Sola Ojo, Kaduna
Cancer is a dangerous disease. It kills like a poisonous snake, eating out its victims slowly, steadily and certainly, until it snaps out the life of them.
Everybody probably has heard of cancer, but not as much know that it is becoming widespread in Nigeria or that it is a threat to life, if it is not detected and treated at its earliest stages.
This is majorly the reason a leading Islamic women organisation, Sisters of Jannah (SoJ) is reaching out to women in the North about the dangers of cancer and calling on governance actors at all levels to scale up their attention to the disease.
Not done with that, they are screening these women as well as educating them to develop the habit of medically checking up themselves once in a while. At Rigassa, a densely populated community in Igabi Local Government Area of the state, Kaduna State, it was all enlightenment and education on the nature of cervical and breast cancer, accompanied with a free screening exercise.
Many Muslim women attended the session, heard of the disease for the first time and got themselves screened as well as advised on concrete steps to take to combat the disease, once detected.
The Coordinator, Sisters of Jannah, Kaduna Zone, Rukayat Olaitan Bello explained that they chose the community for the program because of its large population adding that a lot of women in the community and in other communities have little or no knowledge about cervical and breast cancer.
“We came to this area because they are not knowledgeable about this particular type of cancer which is the number one type here in the North” she stated.
“We came earlier to discuss with the community and they were very happy that we are coming here to create awareness as well as to offer free screening exercise against the deadly disease which is preventable if detected on time,” she recounted in a chat with Daily Sun.
She appealed to government at all levels to embark on cancer vaccination of children between 9-13 years at least for three consecutive years.
“If this is done, then, thousands, if not millions of lives would be saved by that singular cheaper and effective act” she stated.
Dr Aisha Mustapha, an employee of Ahmadu Bello University Teaching Hospital (ABUTH) Shika, addressed the women. She explained that in Nigeria, breast and cervical cancer were the two leading types of cancer among women.
She held that, “There is Human Papilloma Virus (HPV) which is the causative organism of cervical cancer and other cancers like vagina, Vulva cancers. It is common in HIV positive women, women with high parity, and those with multiple sexual partners”
“HPV also causes cancers in men like penile cancer. There is a vaccine for HPV. Two of these vaccines have been licensed in Nigeria Gardasil which is quadrivalent and cervarix which is bivalent,” she stated.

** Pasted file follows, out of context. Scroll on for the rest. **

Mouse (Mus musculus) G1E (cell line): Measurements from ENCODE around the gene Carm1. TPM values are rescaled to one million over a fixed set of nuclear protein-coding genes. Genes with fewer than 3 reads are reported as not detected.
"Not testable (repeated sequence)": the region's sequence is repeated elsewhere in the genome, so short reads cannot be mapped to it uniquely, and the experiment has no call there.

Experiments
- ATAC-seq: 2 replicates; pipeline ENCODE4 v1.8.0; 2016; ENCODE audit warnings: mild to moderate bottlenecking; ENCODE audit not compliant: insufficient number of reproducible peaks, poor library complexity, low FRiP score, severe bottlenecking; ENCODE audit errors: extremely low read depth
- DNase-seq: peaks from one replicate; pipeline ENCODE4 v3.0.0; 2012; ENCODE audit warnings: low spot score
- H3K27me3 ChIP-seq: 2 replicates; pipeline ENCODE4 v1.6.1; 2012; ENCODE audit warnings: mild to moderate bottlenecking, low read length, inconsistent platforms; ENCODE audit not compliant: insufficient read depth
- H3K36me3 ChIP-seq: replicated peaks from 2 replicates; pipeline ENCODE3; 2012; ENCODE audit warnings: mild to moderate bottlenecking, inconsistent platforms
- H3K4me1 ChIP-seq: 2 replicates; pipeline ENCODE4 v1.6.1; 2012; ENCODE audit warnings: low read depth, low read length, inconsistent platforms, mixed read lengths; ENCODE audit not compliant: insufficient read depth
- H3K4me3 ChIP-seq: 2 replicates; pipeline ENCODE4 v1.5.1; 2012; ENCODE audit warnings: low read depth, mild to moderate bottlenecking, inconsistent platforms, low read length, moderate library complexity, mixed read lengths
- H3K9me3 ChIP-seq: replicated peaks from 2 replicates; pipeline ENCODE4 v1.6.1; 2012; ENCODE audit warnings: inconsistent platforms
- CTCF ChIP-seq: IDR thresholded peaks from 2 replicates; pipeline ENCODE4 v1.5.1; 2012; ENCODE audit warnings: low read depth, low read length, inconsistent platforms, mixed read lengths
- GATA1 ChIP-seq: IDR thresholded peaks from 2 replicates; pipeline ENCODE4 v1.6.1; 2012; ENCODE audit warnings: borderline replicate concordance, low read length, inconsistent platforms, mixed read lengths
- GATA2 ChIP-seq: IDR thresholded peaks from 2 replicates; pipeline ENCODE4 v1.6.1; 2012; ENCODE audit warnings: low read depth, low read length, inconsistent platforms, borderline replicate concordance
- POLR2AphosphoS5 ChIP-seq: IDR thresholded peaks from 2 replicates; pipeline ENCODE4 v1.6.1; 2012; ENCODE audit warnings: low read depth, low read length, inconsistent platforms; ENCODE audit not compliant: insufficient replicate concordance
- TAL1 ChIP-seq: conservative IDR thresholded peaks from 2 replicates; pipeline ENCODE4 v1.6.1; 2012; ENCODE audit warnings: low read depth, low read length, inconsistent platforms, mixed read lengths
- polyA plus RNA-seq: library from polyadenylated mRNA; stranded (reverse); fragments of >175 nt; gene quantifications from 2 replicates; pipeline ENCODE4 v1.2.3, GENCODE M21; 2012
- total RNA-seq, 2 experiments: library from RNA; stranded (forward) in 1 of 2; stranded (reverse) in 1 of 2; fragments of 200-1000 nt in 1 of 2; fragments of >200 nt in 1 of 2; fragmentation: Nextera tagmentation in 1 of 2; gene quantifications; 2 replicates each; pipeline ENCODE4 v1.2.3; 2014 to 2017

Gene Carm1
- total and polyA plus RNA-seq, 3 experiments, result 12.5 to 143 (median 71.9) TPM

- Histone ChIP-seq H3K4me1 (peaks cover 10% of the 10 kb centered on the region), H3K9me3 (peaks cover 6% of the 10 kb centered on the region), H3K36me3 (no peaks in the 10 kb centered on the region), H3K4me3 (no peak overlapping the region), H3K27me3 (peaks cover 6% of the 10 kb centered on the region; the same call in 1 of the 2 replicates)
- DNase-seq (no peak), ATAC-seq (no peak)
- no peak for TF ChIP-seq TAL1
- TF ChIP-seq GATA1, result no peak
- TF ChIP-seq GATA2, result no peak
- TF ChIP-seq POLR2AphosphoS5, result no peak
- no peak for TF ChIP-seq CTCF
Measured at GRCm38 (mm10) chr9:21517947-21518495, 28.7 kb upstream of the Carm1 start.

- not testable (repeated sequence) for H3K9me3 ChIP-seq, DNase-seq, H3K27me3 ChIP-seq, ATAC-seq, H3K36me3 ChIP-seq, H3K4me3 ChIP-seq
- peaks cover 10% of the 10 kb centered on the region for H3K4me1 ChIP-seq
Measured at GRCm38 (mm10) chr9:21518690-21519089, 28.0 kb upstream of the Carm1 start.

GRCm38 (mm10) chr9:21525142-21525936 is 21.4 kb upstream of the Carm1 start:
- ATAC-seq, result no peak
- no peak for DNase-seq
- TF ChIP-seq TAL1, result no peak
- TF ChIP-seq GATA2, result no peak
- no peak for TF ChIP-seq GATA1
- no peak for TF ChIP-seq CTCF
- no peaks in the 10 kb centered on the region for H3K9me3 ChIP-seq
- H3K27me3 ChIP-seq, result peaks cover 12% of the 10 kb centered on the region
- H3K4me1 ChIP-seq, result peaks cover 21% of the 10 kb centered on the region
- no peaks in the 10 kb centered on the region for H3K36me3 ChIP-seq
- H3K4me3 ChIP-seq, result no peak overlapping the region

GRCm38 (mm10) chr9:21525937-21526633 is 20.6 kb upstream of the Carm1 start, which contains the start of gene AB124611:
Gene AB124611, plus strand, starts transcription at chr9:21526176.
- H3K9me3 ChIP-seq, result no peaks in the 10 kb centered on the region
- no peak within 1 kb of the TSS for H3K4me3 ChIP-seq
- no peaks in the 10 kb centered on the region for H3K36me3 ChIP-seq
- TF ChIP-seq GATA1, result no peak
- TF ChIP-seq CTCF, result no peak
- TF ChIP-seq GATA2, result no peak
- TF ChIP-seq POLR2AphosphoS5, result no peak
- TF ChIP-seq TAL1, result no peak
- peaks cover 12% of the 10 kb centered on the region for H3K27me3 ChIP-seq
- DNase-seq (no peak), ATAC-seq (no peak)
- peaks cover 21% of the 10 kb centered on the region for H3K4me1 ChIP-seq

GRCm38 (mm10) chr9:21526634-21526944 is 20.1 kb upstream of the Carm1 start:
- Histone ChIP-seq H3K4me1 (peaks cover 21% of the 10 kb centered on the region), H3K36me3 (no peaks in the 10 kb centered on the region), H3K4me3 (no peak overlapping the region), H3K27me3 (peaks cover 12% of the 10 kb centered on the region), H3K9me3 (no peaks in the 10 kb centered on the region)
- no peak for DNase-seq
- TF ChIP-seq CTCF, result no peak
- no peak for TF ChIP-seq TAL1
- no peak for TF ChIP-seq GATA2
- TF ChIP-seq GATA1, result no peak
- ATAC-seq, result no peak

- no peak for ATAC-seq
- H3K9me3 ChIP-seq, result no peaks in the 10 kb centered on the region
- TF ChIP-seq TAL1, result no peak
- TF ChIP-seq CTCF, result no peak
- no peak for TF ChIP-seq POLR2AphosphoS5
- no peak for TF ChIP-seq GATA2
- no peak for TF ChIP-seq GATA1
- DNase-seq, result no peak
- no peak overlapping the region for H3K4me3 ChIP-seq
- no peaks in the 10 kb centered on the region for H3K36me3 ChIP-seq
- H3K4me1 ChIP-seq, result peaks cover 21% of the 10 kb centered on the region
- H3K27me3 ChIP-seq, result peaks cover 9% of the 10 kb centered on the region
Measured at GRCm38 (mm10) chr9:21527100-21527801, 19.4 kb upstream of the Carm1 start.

“There is also the nonavalent vaccine. Young girls (and boys) that aren’t sexually active from 9-13 years should get the vaccine. There is benefit of vaccination at older ages though. These vaccines are not readily available and affordable but can be administered at hospitals on request” she added.
“There are efforts to include HPV vaccination into routine immunization and we hope this is achieved soon. For older women, cervical cancer screening in the form of HPV testing, paper smear, visual inspection of the cervix and other tests are strongly recommended.
“Breast and cervical cancer are the first and second common female cancers in Nigeria. But cervical cancer is prevalent in the north probably because of poor awareness largely from differing sociodemographics.
“When breast cancer is detected at screening, appropriate treatment must be instituted. No need for screening individuals that would not be treated” she stated.
“Late signs like constipation, decrease urine output and renal failure can occur. The disease can be treated using different modalities like surgery, chemotherapy, radiotherapy and other methods.
“Cervical cancer is killing women of reproductive (and productive) age. We are calling on all stakeholders, including the government, associations like the Medical Women Association of Nigeria (MWAN), religion and traditional leaders, corporate organisations and other NGOs to join hands to curb the scourge of cervical cancer in Nigeria,” she explained.
Sarki Hayin Mallam Bello, Alhaji Kabiru Isa Gangarida said that he was happy to welcome the team to his community. A middle aged woman, Farida Idris said, she had never heard anything about cancer, “So, when it was announced in the mosque that some women are coming to talk and screen women in this area, I suspended everything so could have enough time to participate. I have been screwed and happy to know I am negative.
Another beneficiary of the program, Maryam Abdullahi said though she had heard about cancer, she had never visited any hospital for check up or for screening for cancer despite being married for years with children.
According to her, “I have plenty children so each time I hear about cervical cancer, I always usually become afraid until today. Now, I have been screened and the result was negative. I am so happy about that. May Almighty Allah bless all those who make this happen,”